Patients with originally treatment-naive nAMD were divided into 2 groups according to the number of IVI. The Group AMD 20 × consisted of patients receiving long-term (mean number of injections: 20.29 ± 0.77) aflibercept therapy (n = 17). The Group AMD one year consisted of patients with nAMD treated with aflibercept for one year (mean number of injections: 6.84 ± 1.18) with a treat & extend protocol (n = 25). The control group (n = 18) was recruited from patients without macular pathology besides dry AMD without geographic atrophy (n = 6, AREDS Stage 1 and 2) or healthy volunteers (n = 12).
Ocular inclusion criteria were: clear ocular media, sufficient capability of fixation, best corrected visual acuity (BCVA) of at least 45 letters on the ETDRS chart, and scan quality of at least 6/10. Available pretreatment fluorescein angiography (FA) and OCT images for retrospective CNV evaluation: Only eyes with type 1 and type 2 CNVs were included in the study, polypoidal choroidal vasculopathy and type 3 CNV were excluded. Eyes with geographic atrophy of the macula revealed by fundoscopy, fundus autofluorescence and OCT were also excluded from the study. Further ocular exclusion criteria were: hyperopia or myopia over 6 Diopters; opaque media. Uncontrolled glaucoma, cataract surgery within 3 months, previous vitreoretinal surgery, or macular pathology, other than nAMD were exclusive.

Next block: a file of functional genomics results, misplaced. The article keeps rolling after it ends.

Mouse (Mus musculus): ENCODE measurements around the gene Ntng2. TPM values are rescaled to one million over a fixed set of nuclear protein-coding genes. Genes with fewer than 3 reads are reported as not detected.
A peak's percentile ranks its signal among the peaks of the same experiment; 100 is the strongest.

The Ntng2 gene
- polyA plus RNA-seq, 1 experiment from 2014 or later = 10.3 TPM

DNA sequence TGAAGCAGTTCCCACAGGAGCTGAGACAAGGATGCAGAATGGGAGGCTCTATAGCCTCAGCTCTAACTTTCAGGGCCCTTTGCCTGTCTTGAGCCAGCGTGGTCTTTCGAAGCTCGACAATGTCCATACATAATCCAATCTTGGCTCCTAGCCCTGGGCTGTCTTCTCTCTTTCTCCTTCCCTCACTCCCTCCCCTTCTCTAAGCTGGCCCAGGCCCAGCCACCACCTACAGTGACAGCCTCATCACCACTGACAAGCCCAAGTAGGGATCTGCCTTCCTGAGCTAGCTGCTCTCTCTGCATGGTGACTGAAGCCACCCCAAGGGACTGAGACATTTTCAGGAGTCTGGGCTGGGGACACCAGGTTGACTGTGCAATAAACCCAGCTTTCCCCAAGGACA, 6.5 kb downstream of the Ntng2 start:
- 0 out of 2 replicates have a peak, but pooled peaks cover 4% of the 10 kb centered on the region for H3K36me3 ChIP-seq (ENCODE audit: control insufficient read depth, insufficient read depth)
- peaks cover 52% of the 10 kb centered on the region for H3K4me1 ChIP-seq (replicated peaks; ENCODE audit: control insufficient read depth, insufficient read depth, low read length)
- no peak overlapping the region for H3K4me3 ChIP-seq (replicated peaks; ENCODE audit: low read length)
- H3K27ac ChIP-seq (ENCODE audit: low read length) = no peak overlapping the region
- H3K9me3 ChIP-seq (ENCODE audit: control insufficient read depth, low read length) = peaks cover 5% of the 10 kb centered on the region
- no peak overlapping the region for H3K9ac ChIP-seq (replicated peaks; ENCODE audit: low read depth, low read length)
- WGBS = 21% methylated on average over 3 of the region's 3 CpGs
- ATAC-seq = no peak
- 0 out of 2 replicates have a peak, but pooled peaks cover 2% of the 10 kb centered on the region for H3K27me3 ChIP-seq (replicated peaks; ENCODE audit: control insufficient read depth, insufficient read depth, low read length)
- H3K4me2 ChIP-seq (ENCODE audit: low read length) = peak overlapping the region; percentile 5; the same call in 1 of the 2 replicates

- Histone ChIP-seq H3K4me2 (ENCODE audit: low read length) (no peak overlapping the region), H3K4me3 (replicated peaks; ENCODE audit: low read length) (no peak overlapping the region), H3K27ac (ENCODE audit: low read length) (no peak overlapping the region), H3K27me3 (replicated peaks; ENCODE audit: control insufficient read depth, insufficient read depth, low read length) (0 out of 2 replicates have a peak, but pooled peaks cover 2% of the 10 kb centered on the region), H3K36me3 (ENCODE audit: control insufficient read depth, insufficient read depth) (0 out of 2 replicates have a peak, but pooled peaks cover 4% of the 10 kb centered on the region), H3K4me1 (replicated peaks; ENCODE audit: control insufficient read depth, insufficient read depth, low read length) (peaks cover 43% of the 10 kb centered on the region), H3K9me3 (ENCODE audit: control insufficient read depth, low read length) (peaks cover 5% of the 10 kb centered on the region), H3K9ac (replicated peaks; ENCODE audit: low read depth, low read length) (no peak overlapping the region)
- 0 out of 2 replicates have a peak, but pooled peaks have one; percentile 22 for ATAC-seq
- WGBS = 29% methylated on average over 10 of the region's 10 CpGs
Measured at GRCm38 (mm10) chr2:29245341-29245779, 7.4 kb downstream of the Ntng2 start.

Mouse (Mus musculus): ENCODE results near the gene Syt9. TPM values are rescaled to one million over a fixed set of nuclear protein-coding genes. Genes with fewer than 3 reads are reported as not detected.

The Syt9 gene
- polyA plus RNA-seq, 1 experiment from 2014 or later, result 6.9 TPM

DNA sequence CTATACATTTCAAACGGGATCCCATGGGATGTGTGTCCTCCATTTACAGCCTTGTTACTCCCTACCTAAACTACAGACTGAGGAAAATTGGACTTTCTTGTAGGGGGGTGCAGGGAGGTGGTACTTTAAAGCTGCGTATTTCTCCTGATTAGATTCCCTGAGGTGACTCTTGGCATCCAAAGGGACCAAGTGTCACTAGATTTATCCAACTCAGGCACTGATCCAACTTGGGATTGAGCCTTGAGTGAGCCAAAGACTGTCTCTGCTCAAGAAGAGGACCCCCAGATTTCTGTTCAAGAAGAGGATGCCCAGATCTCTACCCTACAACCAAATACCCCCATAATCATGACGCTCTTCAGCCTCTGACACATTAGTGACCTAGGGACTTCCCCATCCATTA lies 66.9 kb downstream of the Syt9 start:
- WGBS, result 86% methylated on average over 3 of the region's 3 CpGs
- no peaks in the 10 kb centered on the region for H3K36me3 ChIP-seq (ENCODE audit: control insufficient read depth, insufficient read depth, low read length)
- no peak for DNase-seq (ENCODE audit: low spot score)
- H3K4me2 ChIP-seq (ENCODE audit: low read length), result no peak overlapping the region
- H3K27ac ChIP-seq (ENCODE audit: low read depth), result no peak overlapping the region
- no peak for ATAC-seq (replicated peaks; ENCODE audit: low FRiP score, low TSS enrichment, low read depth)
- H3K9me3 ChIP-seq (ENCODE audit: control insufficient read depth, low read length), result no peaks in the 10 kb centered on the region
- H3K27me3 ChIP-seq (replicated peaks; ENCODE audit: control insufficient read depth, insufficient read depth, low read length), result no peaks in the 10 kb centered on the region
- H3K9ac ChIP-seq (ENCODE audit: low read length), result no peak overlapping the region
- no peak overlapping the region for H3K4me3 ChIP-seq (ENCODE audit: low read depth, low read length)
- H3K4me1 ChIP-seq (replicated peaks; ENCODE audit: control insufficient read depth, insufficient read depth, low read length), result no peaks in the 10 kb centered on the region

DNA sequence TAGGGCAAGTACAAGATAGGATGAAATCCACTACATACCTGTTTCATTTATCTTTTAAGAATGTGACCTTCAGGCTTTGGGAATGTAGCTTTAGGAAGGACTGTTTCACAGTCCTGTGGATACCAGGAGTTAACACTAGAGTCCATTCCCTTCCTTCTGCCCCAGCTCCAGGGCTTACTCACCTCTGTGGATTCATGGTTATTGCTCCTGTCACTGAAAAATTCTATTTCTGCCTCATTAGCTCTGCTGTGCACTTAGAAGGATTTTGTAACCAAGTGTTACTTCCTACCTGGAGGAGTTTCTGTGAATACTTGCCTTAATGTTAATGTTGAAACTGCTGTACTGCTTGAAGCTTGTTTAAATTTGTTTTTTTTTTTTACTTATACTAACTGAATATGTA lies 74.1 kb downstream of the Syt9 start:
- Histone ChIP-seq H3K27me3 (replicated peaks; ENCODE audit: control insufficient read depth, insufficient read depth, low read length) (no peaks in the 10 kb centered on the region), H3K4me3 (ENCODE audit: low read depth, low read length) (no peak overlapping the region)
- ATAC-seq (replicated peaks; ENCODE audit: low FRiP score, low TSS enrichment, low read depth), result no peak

Non-ocular exclusion criteria were any type of diabetes, uncontrolled hypertension, and systemic use of antiangiogenic drugs.